Investment Arbitration Under The Energy Charter Treaty

Author:Mr Alejandro López Ortiz and Michael P. Lennon Jr.
Profession:Mayer Brown
 
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SCOPE OF THIS NOTE

The Energy Charter Treaty (ECT) creates a legal framework for energy trade, transit and investment among member states. The ECT, a multilateral investment treaty, aims to unite its signatories behind the common goals of setting up open energy markets, securing and diversifying energy supply and stimulating cross-border investment and trade in the energy sector.

The ECT has 52 signatories, 47 of which have ratified it. While a multilateral treaty with binding force, the ECT is limited in scope to the energy sector. It includes provisions on:

Investment protection. Trade. Transit. Energy efficiency and environmental protection. Dispute resolution. The most commonly chosen forum for investor-state disputes arising under the ECT is international arbitration. At the time of writing, 62 arbitration claims were known to have been brought under the ECT, of which eight were settled, 29 are still pending and 25 resulted in final awards. A list of known ECT cases is available on the ECT website.

This Note explains:

The definitions that determine which investors and investments enjoy the protection of the ECT. The provisions relating to investment protection. The dispute resolution provisions, focusing on the arbitration option. Where possible, these are discussed by reference to awards in cases brought under the ECT.

INVESTMENT PROTECTION UNDER THE ECT

The investment protection provisions of the ECT are contained in Part III of that treaty. To invoke those protections, a claimant must demonstrate that it has made an investment in an ECT contracting state and that it qualifies as an investor from another contracting state. Both "investment" and "investor" are defined in the ECT.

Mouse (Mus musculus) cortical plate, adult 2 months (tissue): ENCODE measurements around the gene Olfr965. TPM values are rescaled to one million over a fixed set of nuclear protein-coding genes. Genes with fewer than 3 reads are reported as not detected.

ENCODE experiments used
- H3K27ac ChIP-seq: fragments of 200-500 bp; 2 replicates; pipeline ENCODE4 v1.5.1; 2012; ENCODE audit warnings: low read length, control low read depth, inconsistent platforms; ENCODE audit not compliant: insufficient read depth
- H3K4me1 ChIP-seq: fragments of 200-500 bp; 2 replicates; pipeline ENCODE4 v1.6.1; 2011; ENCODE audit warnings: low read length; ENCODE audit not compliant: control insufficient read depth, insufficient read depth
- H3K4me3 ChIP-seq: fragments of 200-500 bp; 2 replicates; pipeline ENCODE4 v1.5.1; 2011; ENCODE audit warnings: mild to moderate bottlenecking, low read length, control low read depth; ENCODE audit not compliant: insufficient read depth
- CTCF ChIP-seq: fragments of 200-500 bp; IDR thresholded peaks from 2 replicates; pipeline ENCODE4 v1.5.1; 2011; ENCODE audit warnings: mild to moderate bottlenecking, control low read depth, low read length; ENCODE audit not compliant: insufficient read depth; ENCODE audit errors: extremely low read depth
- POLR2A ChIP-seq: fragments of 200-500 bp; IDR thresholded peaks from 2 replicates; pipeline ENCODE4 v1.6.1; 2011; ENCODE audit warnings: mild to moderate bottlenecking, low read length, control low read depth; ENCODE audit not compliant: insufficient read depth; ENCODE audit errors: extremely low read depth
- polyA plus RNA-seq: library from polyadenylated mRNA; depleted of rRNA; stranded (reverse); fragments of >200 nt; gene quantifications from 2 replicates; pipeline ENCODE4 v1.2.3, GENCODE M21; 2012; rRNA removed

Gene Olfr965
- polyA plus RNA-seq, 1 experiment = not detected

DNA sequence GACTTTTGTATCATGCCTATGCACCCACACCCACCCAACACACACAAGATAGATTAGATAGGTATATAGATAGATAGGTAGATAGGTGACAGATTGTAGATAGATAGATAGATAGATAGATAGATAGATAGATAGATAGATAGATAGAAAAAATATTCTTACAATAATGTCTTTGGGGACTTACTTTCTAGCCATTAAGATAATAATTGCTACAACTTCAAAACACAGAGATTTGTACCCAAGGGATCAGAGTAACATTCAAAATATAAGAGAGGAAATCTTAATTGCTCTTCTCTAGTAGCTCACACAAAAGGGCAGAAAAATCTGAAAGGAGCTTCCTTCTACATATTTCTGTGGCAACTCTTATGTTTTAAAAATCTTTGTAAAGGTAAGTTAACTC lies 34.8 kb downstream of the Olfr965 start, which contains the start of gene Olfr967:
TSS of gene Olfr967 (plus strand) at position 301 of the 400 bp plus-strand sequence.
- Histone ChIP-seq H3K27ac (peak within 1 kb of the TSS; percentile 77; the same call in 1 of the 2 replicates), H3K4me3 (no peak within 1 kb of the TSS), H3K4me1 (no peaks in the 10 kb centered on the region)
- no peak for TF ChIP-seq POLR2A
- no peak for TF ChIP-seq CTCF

DEFINITION OF INVESTMENT

Article 1(6) of the ECT defines investment as all types of assets directly or indirectly controlled or owned by an investor. These assets include:

Tangible and intangible, and movable and immovable property. Any property rights, such as leases, mortgages, liens, and pledges. A company or business enterprise, or shares, stock or other forms of equity participation in a company or business enterprise, and bonds and other debt of a company or business enterprise. Claims to money and to performance under a contract that has an economic value and is associated with an investment. Intellectual property. Returns. Any right conferred by law or contract or by virtue of any licences and permits granted by law to undertake energy sector economic activity. In addition, any change in the form of the assets invested does not affect their character as investments.

An investment

"includes all investments, whether existing at or made after the later of the date of entry into force of this Treaty for the Contracting Party of the Investor making the investment and that for the Contracting Party in the Area of which the investment is made (hereinafter referred to as the 'Effective Date') provided that the Treaty shall only apply to matters affecting such investments after the Effective Date."

(Article 1(6), ECT.)

Issues commonly arise in relation to the ownership or control of shares in this context. Claimants have often invoked the ownership or control of shares in companies as sufficient to qualify as an investment. States have objected to the jurisdiction of arbitral tribunals on the basis that the claimant investors did not, in...

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